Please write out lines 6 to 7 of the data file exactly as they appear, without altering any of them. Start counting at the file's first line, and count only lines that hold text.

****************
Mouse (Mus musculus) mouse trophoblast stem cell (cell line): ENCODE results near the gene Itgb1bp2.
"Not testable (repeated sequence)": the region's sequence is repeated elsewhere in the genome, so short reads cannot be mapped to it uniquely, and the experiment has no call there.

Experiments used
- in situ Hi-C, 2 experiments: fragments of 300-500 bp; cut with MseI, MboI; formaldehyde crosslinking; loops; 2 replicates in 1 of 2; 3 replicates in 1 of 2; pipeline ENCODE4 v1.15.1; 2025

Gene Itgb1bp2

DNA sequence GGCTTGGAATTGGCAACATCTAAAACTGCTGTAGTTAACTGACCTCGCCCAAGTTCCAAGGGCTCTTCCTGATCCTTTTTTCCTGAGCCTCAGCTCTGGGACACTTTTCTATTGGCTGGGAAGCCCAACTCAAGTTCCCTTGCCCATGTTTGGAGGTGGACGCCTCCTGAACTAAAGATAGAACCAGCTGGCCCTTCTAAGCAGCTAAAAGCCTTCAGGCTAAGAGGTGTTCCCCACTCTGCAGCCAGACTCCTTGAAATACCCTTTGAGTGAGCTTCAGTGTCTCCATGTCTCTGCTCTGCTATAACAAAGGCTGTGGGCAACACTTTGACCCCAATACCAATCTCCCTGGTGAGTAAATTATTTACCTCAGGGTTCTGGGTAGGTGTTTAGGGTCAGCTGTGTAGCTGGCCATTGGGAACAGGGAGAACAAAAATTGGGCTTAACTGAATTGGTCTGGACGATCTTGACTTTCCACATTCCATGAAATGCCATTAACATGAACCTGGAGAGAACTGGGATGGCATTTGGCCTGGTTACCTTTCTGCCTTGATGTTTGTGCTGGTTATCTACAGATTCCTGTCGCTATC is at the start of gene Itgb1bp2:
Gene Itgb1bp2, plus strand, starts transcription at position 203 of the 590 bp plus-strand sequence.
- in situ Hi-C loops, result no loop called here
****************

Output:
DNA sequence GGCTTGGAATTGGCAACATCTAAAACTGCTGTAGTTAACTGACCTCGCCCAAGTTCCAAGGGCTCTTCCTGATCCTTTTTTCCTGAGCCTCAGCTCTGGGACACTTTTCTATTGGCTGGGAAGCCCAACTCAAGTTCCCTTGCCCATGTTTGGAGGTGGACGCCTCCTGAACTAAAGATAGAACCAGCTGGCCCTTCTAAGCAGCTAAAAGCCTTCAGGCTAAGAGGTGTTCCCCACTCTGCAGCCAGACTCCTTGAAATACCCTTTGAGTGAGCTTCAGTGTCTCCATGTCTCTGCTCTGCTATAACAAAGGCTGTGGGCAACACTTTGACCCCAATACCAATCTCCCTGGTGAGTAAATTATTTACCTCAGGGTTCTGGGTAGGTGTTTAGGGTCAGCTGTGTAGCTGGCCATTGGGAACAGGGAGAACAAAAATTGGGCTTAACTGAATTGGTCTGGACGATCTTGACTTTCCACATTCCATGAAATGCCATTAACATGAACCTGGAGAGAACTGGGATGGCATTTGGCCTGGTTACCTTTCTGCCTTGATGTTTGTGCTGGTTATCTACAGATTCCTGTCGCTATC is at the start of gene Itgb1bp2:
Gene Itgb1bp2, plus strand, starts transcription at position 203 of the 590 bp plus-strand sequence.